It is at this point that the exhibition in Rotterdam today will be useful. Pupils know what to expect in the high street in 2014 generally, they might even know a little about what appears on the catwalks of Paris and Milan, but much of what was visible today was altogether more experimental and will challenge them to think further and hopefully creatively when combining the designs of the past with the sensibilities and materials on offer today.

Peer Instruction, a first experiment

After writing enthusiastically last week about the presentation by Eric Mazur that I had attended in Utrecht I thought a follow up was necessary. I couldn’t possibly leave it at just an interesting and new bit to the selection of ‘activating lesson forms’ that I and every teacher walks round with. It was an idea to be used and experimented with.

Mazur is a physics professor and the example he used last week in his presentation was a real physics one, with hard and definite answer.  That was my first slight concern, would this peer instruction approach work so well in the more subjective and opinion based nature of my arts subject area? With this in mind I set about earlier in the week trying to formulate a series of questions that generate discussion in my class and initially at least not simply lead all the pupils to pick the same answer.

What I came up with was a lesson plan for my third years (14-15 year olds) that was intended to launch a series of lessons with theoretical and practical assignments all based around the central theme of war and conflict as it is presented in art and the media.

The basic approach was as follows; I would start by showing an image of conflict from the history of art and ask the pupils to consider the following question, “what is the most significant aspect of this artwork?”

They could choose one of five possible answers:

a)  To document an incident or event from history

b)  To show the dangers of war

c)  To show technical skill

d)  To make us feel sympathy for the victims of war

e)  To show the participation in war as a kind of heroic act

Using the pupils’ smartphones and the Socrative app they were able to vote for their chosen answer. Thereafter I gave three or four minutes for discussion and persuasion of each other, before allowing a second round of voting.

This process was repeated for three images, the Bayeux Tapestry, David’s painting of Napoleon and Goya’s Third of May, all three are shown here below.

war and conflict

The basic idea of the lesson was to illustrate to the pupils that both the motivation for making the artworks and what they actually show us has changed during the course of history. In the five answers they could choose from there are no definite right or wrong answers, it is all a little softer than that. However I think that it is fair to say that there are perhaps more prevalent and active answers from our 21st century perspective, and it was those that I was hoping the pupils would move towards after discussion.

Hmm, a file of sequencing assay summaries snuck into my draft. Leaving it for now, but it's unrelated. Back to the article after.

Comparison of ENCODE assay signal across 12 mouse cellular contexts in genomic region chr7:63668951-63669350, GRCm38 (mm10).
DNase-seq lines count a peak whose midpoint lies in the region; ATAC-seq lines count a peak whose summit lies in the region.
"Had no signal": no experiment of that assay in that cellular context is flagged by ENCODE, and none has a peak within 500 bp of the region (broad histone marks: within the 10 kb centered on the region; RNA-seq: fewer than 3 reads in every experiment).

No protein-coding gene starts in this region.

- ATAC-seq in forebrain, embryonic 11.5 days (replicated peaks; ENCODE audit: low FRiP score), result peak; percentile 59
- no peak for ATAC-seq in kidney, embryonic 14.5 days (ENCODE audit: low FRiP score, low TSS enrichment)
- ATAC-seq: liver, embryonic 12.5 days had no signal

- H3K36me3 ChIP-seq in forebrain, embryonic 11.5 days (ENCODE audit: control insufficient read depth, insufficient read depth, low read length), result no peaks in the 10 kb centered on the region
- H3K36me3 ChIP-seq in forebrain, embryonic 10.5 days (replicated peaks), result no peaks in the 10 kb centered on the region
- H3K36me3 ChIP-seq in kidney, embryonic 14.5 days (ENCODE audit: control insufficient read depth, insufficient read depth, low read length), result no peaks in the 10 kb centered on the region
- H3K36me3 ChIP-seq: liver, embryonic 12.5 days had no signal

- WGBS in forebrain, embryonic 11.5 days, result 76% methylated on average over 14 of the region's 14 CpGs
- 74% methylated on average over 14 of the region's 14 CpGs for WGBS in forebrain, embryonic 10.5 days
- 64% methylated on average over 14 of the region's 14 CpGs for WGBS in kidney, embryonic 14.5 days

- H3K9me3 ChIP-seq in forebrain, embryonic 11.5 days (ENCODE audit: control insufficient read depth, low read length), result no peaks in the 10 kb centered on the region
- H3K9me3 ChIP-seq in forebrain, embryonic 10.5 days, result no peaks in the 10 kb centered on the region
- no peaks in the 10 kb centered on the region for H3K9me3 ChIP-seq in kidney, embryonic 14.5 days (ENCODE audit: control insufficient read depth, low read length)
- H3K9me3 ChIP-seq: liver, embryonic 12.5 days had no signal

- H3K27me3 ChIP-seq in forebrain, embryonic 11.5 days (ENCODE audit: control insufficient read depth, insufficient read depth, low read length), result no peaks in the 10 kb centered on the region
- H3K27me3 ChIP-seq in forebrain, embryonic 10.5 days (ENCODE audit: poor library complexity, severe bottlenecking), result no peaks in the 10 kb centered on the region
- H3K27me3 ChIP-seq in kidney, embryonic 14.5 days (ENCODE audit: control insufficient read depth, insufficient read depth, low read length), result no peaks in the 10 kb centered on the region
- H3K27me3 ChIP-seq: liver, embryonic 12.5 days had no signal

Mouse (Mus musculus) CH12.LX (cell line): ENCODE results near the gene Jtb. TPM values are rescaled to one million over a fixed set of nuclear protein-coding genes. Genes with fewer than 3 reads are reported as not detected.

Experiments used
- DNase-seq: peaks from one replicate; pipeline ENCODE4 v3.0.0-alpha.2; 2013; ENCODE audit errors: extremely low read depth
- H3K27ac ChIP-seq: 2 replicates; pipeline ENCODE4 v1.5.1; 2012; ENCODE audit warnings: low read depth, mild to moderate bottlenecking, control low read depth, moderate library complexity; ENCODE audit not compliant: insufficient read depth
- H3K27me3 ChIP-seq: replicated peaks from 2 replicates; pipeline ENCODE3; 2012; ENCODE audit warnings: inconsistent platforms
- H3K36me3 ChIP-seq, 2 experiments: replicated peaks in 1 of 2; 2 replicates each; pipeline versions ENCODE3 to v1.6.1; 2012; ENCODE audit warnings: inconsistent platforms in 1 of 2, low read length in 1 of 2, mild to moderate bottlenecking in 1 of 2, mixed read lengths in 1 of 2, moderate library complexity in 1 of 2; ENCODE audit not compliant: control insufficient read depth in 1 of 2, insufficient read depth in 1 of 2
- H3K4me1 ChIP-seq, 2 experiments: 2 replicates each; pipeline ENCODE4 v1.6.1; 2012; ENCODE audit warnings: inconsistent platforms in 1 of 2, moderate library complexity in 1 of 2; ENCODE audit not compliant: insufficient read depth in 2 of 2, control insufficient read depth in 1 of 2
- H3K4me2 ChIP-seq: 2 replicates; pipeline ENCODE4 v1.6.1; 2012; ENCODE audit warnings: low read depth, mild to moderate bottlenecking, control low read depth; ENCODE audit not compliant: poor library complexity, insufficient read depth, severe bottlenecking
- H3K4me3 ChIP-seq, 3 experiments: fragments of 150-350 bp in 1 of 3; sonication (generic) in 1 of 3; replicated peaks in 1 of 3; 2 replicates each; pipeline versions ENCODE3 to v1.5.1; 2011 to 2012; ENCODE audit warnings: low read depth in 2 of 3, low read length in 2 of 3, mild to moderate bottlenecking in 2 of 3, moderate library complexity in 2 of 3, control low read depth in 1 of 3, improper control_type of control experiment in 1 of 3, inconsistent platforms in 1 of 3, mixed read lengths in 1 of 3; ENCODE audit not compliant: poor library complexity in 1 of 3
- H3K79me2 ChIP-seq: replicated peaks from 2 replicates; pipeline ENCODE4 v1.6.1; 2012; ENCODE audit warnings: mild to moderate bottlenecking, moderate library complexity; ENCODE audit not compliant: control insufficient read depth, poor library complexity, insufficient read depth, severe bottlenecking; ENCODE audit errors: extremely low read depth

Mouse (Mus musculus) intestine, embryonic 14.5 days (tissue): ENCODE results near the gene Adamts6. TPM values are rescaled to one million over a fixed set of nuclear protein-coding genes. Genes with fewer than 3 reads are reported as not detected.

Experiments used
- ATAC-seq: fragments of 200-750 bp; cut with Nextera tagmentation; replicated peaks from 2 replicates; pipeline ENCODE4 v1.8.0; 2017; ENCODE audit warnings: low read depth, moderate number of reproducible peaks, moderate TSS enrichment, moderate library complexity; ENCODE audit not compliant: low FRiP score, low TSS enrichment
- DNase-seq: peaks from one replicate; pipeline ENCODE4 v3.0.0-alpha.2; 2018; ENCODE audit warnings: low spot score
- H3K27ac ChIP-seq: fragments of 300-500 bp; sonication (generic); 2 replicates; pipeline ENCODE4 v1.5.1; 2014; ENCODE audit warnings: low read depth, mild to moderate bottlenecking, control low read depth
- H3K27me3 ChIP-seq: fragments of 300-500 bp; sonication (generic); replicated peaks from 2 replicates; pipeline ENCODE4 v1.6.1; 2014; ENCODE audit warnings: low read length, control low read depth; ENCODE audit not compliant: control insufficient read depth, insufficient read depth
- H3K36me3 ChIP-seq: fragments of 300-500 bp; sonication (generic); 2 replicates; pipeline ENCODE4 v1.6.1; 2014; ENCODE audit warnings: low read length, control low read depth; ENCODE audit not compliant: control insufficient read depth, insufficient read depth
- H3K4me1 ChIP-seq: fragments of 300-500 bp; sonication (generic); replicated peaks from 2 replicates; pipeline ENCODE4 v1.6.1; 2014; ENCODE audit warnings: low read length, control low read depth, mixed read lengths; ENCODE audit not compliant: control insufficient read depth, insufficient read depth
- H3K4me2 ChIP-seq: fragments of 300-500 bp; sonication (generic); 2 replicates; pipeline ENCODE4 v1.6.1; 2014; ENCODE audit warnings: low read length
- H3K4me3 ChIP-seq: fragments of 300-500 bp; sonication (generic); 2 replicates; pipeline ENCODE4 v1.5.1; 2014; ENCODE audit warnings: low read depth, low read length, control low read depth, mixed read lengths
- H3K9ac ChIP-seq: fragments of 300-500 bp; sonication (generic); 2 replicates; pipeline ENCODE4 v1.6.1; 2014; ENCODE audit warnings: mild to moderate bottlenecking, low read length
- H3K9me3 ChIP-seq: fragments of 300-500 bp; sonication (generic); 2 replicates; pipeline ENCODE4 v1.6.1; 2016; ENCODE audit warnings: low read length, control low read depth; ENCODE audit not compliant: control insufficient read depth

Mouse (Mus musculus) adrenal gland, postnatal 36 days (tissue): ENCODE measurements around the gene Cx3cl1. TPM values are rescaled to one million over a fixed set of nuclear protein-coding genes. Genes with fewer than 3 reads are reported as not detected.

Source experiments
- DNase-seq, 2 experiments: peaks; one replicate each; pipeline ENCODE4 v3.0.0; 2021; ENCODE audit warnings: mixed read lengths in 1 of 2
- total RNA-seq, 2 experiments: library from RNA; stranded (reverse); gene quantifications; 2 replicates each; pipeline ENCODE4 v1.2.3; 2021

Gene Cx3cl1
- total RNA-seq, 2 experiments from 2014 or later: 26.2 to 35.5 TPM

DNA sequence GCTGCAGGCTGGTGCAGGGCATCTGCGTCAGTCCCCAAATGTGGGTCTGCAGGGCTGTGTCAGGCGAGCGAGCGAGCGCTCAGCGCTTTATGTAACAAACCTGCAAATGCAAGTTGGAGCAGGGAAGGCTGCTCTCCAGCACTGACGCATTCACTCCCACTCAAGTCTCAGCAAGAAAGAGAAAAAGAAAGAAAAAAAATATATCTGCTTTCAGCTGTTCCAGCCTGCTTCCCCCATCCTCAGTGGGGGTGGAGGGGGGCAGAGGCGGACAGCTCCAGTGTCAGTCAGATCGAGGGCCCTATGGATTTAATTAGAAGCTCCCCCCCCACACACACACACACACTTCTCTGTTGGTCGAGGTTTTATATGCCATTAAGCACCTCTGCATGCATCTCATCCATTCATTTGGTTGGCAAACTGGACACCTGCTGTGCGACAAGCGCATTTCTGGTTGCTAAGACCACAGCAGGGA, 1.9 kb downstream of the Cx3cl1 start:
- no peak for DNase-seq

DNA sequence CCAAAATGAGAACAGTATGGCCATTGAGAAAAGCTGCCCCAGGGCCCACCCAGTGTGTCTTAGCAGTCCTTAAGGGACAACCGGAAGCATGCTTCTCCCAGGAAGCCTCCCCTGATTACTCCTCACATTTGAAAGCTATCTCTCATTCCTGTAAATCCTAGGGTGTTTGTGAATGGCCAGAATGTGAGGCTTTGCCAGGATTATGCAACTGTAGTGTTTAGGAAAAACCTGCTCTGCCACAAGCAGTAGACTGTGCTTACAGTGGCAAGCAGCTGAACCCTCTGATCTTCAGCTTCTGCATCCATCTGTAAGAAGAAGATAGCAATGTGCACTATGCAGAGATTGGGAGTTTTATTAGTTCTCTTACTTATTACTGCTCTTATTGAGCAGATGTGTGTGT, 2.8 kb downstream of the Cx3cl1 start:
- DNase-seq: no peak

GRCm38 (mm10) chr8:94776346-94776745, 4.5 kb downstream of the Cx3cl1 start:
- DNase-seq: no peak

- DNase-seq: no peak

I was generally relatively satisfied about the way the lesson proceeded, the technology worked well in recording the voting and I really only had to add extra instruction to one small group who seemed to think that winning a discussion was simply about shouting “answer c is the best answer”, “no, answer d is the best answer”!

The results

The three ‘dominant’ answers I was hoping beforehand to see coming out were the following:

Bayeux tapestry – answer (a) to document an event or incident from history

David’s Napoleon – answer (e) to show the participation in war as a kind of heroic act

Goya’s 3rd May – answer (d) to make us feel sympathy for the victims of war

As I said earlier I see these as the ‘dominant’ answers, not the only possible answers, but nonetheless I was extremely curious as the conclusions my class would come to.  As it turned out, after the first vote (with absolutely no discussion beforehand), all three of my dominant answers were the most selected, although it should be said that for the Bayeux tapestry there were three answers that all gained a similar number of votes.

The results of the initial vote were kept secret, and a second vote was conducted after the pupils had discussed amongst themselves their own answers (and without me, the teacher, giving any further input).

Mazur’s theory is that the pupils with the strongest insight, understanding and backup ideas to support the right or dominant choice will win out in the discussion phase and lead to an increased support for the best answer. What did I see?  Well I saw exactly that, a strengthening of the support for the perspectives I outlined above. The instruction the pupils had given one another had focussed attention and paved the way towards a discussion around the differences in motivation for making artworks about conflict through the centuries, but also artistic developments and our emotional involvement with what is shown.  Mazur’s other point, and that is the most important one, is that pupils will be more engaged in learning if they are being challenged to think about their own position in relation to material, rather than simply ‘receiving’ material in lecture form.

But she’s got no clothes on!